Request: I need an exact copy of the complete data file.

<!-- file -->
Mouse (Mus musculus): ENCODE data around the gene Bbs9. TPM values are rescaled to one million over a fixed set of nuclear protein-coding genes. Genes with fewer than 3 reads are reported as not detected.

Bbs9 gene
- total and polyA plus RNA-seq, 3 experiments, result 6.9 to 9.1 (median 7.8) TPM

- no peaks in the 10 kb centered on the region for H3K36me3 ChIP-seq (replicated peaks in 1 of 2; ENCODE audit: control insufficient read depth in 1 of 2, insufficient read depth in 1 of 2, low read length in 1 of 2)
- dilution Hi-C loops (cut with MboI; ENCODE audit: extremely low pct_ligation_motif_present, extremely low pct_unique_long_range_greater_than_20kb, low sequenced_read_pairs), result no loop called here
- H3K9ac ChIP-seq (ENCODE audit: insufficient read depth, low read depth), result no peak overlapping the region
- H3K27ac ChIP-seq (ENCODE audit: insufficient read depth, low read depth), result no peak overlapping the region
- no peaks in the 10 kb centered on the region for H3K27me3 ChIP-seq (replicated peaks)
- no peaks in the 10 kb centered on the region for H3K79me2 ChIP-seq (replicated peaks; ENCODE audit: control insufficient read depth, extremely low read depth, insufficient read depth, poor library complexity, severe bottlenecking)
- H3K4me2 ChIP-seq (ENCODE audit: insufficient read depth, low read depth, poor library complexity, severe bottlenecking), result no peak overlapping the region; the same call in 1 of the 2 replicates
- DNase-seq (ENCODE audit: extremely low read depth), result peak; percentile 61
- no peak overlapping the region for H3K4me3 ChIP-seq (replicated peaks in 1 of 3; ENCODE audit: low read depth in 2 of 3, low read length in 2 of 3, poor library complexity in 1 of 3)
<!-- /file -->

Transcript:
Mouse (Mus musculus): ENCODE data around the gene Bbs9. TPM values are rescaled to one million over a fixed set of nuclear protein-coding genes. Genes with fewer than 3 reads are reported as not detected.

Bbs9 gene
- total and polyA plus RNA-seq, 3 experiments, result 6.9 to 9.1 (median 7.8) TPM

- no peaks in the 10 kb centered on the region for H3K36me3 ChIP-seq (replicated peaks in 1 of 2; ENCODE audit: control insufficient read depth in 1 of 2, insufficient read depth in 1 of 2, low read length in 1 of 2)
- dilution Hi-C loops (cut with MboI; ENCODE audit: extremely low pct_ligation_motif_present, extremely low pct_unique_long_range_greater_than_20kb, low sequenced_read_pairs), result no loop called here
- H3K9ac ChIP-seq (ENCODE audit: insufficient read depth, low read depth), result no peak overlapping the region
- H3K27ac ChIP-seq (ENCODE audit: insufficient read depth, low read depth), result no peak overlapping the region
- no peaks in the 10 kb centered on the region for H3K27me3 ChIP-seq (replicated peaks)
- no peaks in the 10 kb centered on the region for H3K79me2 ChIP-seq (replicated peaks; ENCODE audit: control insufficient read depth, extremely low read depth, insufficient read depth, poor library complexity, severe bottlenecking)
- H3K4me2 ChIP-seq (ENCODE audit: insufficient read depth, low read depth, poor library complexity, severe bottlenecking), result no peak overlapping the region; the same call in 1 of the 2 replicates
- DNase-seq (ENCODE audit: extremely low read depth), result peak; percentile 61
- no peak overlapping the region for H3K4me3 ChIP-seq (replicated peaks in 1 of 3; ENCODE audit: low read depth in 2 of 3, low read length in 2 of 3, poor library complexity in 1 of 3)